If anyone thought that an Obama administration might see the re-emergence of less paranoid American attitudes to security, they should think again. Just last week, an Air France flight from Paris to Mexico City last week was forced to make an emergency landing in Martinique because US authorities refused permission to fly over American airspace. The refusal was because one passenger was deemed a security risk. Air France had sent its passenger manifest to Mexican authorities but that information was somehow obtained by the US. The prohibited passenger was Colombian journalist Hernando Calvo Ospina, who works for the French left-wing monthly Le Monde Diplomatique.
Hernando Calvo Ospina has written many critical articles about American involvement in Latin America. He is currently writing a book about the CIA and in 2007 wrote a stinging and cogent piece about Reagan’s shadowy National Endowment for Democracy which destabilised unfriendly regimes. But none of this makes him a terrorist and there is no good reason he should end up on a terror watch list other than the fact he is deemed unfriendly to the political administration. This is McCarthyism gone mad.
Ospina has since written about his experiences on the Mexico flight. He says that five hours before the flight was due to land in Mexico City, the captain announced the plane had been refused permission to fly over the US. The captain said one of the passengers aboard was a person who was not welcome in the US for reasons of national security. A few minutes later, he announced the flight would have to divert to Martinique because there was not enough fuel to cope with the unintended detour.
Aboard the plane there was hushed talk about who the unwelcome passenger might be. Ospina overheard one conversation where someone said no terrorist could be at the back of the plane because "nobody there looks like a Muslim." After the plane took off again from Martinique, the co-pilot came to him and asked if he was Mr Calvo Ospina. He asked Ospina to accompany him to the rear of the plane where he told him he was the reason for the detour. "Do you think I'm a terrorist?" asked Ospina. “No,” said the co-pilot, “that's the reason I'm telling you this.”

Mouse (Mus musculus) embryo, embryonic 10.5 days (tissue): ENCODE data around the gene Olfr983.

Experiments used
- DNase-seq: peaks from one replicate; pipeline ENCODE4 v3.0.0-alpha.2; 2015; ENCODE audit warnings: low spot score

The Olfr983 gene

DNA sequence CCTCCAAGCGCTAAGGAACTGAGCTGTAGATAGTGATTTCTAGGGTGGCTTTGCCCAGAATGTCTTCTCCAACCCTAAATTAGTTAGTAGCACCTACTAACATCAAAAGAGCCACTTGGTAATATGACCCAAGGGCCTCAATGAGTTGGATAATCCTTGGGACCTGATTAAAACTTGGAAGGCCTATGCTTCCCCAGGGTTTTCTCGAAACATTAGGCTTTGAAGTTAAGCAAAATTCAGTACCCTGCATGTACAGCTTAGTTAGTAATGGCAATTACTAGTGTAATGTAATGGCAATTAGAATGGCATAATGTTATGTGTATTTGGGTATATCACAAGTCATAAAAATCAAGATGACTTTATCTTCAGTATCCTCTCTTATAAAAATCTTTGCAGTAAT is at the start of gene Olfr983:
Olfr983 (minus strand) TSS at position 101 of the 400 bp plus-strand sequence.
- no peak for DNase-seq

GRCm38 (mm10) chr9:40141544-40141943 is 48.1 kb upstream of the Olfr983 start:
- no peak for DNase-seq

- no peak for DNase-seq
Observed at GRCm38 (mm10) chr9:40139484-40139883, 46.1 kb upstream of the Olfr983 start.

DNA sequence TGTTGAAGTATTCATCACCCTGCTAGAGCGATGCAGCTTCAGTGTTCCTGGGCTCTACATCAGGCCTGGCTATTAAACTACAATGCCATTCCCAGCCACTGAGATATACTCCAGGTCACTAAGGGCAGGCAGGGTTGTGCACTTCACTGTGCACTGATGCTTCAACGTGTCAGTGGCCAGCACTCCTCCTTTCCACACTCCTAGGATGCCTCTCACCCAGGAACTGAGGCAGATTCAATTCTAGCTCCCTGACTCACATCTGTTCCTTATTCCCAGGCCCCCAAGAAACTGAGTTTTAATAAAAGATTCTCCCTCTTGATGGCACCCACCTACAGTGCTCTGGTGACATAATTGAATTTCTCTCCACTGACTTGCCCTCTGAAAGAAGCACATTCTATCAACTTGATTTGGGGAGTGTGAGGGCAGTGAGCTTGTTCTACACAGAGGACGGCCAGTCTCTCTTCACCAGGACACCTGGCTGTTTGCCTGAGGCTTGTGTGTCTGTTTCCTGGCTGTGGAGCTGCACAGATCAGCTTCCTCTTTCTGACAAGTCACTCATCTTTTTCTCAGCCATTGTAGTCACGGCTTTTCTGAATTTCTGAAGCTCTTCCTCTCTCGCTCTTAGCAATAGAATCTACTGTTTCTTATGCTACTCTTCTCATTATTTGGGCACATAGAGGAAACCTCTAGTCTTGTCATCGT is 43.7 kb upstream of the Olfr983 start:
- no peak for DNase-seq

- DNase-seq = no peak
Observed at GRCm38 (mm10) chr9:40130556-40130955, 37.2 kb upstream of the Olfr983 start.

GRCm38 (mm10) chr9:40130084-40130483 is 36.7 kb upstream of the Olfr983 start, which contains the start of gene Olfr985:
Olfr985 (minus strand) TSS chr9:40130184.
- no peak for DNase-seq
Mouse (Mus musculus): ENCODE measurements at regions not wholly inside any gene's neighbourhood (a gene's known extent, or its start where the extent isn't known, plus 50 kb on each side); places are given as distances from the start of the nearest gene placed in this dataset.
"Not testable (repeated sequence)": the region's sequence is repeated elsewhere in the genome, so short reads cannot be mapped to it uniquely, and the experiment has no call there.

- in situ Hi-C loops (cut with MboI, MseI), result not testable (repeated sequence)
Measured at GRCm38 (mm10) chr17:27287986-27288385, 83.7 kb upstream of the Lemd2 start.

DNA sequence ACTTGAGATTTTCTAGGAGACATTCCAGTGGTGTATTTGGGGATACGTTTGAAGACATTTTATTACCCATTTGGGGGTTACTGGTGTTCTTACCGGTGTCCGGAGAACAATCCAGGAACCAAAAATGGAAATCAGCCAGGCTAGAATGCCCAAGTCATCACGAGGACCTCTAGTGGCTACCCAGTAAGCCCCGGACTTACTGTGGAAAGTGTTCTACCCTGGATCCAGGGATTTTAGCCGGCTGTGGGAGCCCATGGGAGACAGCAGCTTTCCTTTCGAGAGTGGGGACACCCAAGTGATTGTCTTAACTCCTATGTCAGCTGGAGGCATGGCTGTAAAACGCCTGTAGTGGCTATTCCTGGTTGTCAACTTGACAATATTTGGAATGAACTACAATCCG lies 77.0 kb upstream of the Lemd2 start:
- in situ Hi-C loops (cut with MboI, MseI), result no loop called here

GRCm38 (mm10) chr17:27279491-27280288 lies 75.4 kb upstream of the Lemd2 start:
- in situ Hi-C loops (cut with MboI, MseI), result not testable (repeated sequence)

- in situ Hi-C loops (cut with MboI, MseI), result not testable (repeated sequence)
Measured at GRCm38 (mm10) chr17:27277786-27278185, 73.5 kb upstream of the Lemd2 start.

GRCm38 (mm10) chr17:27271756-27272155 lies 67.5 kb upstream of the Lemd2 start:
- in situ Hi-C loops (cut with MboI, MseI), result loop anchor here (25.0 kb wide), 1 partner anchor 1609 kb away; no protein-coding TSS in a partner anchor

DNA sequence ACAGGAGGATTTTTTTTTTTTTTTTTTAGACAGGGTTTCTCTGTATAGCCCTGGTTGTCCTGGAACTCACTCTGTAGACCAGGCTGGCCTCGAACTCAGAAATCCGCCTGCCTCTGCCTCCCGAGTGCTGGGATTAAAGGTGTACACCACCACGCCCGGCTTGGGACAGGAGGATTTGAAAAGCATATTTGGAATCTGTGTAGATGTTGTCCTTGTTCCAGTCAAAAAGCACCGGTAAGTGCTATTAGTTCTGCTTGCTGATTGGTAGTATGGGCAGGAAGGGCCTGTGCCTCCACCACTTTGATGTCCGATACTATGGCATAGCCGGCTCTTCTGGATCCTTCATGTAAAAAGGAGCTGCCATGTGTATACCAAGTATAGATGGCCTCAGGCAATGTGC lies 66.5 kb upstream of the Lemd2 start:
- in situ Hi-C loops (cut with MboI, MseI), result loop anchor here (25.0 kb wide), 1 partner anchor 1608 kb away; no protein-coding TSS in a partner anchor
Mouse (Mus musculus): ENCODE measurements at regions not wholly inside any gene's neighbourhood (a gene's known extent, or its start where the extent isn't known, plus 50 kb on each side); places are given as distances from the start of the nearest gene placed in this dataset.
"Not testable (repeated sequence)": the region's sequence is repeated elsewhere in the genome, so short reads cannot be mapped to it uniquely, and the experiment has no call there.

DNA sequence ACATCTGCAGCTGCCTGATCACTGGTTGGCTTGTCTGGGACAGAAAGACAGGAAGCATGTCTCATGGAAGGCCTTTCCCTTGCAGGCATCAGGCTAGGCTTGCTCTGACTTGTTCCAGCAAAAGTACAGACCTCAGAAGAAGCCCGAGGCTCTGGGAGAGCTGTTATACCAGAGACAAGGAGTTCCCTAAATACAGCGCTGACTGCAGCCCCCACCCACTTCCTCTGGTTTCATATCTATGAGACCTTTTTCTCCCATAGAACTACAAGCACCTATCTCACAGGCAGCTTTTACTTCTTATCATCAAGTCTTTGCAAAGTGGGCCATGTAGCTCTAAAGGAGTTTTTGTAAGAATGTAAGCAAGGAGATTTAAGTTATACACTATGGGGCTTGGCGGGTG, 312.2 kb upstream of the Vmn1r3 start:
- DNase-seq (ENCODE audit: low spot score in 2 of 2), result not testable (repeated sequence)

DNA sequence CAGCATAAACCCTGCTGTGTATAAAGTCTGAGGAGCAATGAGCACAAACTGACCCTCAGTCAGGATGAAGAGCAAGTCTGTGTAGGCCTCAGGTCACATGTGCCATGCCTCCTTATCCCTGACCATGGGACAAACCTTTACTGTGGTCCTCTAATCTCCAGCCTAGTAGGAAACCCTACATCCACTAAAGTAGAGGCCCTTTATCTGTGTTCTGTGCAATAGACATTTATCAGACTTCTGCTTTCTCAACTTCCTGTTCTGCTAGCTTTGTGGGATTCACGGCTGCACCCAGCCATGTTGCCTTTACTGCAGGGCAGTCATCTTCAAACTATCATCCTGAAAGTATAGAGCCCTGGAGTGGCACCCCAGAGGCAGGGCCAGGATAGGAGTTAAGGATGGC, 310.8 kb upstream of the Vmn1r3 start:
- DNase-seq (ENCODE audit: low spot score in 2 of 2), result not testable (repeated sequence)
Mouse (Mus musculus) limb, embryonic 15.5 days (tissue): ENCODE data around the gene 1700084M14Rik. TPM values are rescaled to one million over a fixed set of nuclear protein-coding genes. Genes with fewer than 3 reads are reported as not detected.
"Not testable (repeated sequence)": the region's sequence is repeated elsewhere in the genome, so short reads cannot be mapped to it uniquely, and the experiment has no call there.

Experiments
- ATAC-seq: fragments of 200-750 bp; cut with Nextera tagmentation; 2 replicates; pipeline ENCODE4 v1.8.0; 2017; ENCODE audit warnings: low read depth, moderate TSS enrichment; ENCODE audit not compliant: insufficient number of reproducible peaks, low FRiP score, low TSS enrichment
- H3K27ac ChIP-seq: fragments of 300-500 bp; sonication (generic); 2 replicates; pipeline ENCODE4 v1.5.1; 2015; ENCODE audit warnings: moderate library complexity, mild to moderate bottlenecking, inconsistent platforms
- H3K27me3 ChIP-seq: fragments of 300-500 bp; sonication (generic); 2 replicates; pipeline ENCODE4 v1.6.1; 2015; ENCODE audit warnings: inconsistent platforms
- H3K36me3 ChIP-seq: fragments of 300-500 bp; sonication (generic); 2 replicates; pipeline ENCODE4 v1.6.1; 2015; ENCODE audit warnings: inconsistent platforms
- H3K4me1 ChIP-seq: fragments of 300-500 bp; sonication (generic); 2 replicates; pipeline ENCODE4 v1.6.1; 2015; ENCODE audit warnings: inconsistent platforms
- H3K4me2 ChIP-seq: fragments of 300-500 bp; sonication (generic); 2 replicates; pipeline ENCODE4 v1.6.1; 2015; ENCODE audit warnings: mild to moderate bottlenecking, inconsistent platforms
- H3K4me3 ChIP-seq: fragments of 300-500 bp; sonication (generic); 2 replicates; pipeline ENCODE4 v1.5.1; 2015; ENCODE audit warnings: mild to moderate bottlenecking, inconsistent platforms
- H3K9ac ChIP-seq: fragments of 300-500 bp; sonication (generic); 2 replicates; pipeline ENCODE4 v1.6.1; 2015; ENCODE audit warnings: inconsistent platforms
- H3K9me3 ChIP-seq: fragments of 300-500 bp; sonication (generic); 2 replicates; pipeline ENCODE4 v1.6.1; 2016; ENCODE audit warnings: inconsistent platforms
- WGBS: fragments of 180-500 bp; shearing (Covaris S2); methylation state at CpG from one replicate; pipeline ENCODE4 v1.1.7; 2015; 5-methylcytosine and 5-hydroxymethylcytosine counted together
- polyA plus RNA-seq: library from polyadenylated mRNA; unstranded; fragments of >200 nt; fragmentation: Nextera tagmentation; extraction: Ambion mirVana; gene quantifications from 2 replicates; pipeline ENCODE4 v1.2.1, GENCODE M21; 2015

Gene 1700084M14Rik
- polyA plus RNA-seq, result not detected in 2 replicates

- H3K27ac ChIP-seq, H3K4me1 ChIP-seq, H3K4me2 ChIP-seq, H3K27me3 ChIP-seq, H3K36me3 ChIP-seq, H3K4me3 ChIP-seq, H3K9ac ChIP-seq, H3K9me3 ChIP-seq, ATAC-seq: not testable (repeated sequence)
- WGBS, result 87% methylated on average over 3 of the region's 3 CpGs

The co-pilot asked him to keep quiet about it and Ospina returned to his seat. When they arrived at Mexico City, he was stopped at Immigration and taken to a room where two men asked him to “verify” a few things. His inquisitor told Ospina that “five information sources" in data bases had shown some information about him and they needed to make a summary. A second man told him he was being held at the request of US authorities and that after September 11, 2001, the Americans and Mexicans had stepped up their "cooperation" work.
Ospina asked "So, am I to blame for the plane's rerouting?" They told him no, it was merely a technical stopover. Ospina said he heard differently but the two men ignored this and resumed questioning. After the basics came “Are you a Catholic?” and "Do you know how to handle firearms?" Ospina said no to both and added “"my only weapon is my writing, especially to denounce the American government, whom I consider terrorist." One of the questioners responded "that weapon sometimes is worse than rifles and bombs."
They then asked him where he was going. Ospina said he was heading to Nicaragua on a story for Le Monde Diplomatique. After a few more basic questions, he was politely released and he went on to Nicaragua the following day without further incident. But he was left with many questions: How much did it all cost (Air France had to pay for hotel rooms and food for at least half the passengers, who missed their connections) and why have Air France and the French authorities kept quiet about it? And perhaps the most difficult to answer: how far will the US authorities' paranoia go?
No one knows, but clearly the American secret blacklist now stretches to peaceful critics of US policy. Maurice Lemoine, editor in chief of Le Monde Diplomatique, said: Calvo Ospina was a Colombian political exile in France who has denounced his home government of President Uribe and the role of the US in Latin America, and as a journalist has had occasion to interview top members of the leftist guerrilla group FARC. “That seems enough for him to be considered a terrorist,” said Lemoine. The best thing that can be said about this case is that the move has backfired badly. Ospina's ideas will now get to a much larger audience thanks to American stupidity.